One of the great things about watching the Star Wars movies at a young age is the infinite sense of possibility they embody. When viewing The Empire Strikes Back for the first time, it’s easy to believe the series could go on forever and incorporate hundreds of different planets, each with its own unique biosphere, language, and customs—and perhaps even several of these at a time.
But as you get older, disillusionment sets in. Each planet in the Star Wars series is basically just a single kind of landscape, unrealistically extrapolated to an entire planet. There’s the desert planet, the ice planet, the planet that’s just a big city… and an alarming number of these planets bear a suspicious resemblance to the deserts of Morocco.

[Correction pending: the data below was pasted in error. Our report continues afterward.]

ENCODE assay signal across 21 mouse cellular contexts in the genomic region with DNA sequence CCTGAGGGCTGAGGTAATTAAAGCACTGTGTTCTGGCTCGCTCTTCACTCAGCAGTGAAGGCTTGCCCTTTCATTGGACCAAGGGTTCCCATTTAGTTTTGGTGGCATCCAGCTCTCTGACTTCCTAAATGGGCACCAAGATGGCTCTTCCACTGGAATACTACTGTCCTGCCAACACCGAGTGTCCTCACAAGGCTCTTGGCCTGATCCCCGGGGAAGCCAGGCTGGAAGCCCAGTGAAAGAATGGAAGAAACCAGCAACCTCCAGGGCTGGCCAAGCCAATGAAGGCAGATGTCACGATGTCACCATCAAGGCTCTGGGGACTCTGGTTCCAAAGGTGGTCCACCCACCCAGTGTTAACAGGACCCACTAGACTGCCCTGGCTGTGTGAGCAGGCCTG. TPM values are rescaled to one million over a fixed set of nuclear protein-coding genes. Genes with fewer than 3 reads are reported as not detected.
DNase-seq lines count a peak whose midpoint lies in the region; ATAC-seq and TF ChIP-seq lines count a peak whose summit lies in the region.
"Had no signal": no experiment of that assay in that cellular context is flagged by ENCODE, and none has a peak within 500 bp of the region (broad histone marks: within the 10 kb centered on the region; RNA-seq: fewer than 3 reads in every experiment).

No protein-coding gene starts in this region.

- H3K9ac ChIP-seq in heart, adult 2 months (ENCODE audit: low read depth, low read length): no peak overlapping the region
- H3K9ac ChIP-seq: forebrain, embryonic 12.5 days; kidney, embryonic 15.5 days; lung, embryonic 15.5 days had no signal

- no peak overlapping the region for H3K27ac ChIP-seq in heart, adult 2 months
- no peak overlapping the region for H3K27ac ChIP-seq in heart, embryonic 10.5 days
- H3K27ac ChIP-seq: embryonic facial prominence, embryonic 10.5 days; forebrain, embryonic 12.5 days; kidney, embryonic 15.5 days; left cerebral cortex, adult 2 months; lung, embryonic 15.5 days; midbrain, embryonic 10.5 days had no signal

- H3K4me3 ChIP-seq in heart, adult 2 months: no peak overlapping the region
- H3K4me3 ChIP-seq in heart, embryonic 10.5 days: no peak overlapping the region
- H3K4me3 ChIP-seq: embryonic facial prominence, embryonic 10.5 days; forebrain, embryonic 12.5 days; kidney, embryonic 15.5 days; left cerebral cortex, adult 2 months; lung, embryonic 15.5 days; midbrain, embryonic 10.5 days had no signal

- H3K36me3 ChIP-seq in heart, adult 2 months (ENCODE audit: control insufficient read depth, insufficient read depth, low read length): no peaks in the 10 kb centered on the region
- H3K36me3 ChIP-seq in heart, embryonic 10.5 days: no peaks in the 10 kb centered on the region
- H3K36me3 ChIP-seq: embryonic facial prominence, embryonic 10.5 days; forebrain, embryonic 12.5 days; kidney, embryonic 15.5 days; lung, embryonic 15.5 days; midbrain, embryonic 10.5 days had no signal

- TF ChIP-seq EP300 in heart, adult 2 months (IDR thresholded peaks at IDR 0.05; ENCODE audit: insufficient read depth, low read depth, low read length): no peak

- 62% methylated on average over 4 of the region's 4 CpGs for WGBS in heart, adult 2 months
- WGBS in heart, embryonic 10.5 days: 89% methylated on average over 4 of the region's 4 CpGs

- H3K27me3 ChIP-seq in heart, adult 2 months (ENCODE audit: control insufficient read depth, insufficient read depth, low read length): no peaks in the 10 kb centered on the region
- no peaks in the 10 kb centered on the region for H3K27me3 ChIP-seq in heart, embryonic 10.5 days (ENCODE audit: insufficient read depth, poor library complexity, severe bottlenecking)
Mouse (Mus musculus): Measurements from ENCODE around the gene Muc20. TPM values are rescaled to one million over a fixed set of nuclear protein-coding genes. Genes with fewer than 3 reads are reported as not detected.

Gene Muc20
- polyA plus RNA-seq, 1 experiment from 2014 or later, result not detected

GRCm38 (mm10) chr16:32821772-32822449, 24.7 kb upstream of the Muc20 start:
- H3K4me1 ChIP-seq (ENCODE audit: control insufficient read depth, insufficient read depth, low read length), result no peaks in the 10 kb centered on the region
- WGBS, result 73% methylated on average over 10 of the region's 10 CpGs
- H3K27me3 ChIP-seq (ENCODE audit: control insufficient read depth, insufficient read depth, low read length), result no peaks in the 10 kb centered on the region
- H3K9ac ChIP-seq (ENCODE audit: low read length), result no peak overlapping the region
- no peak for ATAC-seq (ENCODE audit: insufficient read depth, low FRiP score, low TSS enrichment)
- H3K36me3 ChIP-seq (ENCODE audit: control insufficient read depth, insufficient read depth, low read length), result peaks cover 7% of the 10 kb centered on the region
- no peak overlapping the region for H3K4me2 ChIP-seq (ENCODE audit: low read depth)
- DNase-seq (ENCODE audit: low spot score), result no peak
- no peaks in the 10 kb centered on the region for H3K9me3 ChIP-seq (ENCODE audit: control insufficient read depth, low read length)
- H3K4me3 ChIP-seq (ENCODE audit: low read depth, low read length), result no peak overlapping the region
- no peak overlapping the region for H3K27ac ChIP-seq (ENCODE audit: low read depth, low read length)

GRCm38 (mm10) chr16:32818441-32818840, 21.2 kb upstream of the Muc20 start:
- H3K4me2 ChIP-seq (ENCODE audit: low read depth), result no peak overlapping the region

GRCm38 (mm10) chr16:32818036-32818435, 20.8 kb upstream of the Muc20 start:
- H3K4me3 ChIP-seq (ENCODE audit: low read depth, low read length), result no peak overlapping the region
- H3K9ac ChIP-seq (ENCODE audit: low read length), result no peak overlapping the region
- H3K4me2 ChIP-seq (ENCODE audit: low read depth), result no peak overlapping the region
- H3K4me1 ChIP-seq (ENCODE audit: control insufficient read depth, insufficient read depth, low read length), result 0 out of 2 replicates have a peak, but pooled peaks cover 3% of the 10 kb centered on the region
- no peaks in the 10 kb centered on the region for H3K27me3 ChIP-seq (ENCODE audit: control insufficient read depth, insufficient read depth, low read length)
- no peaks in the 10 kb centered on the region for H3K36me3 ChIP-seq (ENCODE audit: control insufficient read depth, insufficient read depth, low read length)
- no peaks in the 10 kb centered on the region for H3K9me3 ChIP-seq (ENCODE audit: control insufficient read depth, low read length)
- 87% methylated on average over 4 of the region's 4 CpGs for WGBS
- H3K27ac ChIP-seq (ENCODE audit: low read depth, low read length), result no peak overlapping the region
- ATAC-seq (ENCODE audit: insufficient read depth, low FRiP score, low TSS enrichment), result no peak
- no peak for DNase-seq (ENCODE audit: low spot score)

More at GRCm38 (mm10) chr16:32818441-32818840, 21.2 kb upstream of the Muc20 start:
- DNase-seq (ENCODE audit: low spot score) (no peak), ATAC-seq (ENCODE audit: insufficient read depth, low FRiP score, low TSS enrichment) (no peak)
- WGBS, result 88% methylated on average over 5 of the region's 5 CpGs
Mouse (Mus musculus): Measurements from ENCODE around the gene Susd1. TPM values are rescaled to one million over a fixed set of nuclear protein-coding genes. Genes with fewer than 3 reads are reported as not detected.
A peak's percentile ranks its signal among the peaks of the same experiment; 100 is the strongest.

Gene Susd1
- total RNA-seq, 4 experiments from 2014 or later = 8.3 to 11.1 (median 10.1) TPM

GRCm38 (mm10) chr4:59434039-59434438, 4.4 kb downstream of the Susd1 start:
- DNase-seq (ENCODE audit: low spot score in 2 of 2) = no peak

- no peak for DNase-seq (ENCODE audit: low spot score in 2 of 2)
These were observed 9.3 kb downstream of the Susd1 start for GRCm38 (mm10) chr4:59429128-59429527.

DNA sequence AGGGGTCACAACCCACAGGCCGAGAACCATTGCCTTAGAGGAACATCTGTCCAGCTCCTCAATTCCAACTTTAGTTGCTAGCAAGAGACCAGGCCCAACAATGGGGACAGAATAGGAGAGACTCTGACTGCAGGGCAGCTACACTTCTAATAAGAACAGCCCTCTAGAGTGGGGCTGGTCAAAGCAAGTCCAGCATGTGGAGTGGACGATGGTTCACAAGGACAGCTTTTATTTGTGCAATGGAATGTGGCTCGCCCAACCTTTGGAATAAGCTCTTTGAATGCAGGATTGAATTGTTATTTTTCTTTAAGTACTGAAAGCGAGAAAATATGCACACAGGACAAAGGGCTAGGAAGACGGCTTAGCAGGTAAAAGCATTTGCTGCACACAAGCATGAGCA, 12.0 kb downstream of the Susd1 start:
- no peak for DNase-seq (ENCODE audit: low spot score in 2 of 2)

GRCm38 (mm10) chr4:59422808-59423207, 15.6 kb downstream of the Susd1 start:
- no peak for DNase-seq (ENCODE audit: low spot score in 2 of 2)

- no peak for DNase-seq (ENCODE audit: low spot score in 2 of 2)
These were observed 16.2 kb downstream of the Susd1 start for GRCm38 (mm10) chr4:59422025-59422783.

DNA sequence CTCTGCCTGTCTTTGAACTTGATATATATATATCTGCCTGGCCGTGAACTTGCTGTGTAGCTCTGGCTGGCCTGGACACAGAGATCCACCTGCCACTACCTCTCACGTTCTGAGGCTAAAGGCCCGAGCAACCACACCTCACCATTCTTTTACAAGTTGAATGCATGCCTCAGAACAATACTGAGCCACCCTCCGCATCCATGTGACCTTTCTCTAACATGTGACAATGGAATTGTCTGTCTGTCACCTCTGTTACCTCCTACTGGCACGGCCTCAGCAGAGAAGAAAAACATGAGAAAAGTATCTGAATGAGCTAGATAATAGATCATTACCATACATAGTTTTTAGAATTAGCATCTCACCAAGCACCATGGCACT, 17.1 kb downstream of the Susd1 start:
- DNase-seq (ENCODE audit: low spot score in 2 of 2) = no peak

It’s disappointing because the premise of Star Wars had so many possibilities. Contrast that with the following real-life examples, which, while making survival difficult for anyone who ventured to explore them, are vastly more compelling than virtually anything seen in contemporary science-fiction.
9. Fomalhaut B: The Zombie Planet
One of the oddest planets discovered via the Hubble Space Telescope, Fomalhaut B, an exoplanet circling Fomalhaut, has an extraordinarily bizarre orbit that takes it from extremes of 4.6 billion miles from its star (in other words, extremely close) to 27 billion miles away at its furthest point. Even more puzzling, this orbit takes it right into the center of a massive debris field spanning 20 billion miles around Fomalhaut (that’s twice as wide as our solar system). It earned its nickname “the Zombie Planet” because scientists, after initially believing that it was a planet, concluded that it was really a giant dust cloud. But closer examination, in 2012, revealed that there is in fact a planet-like object located within the dust cloud.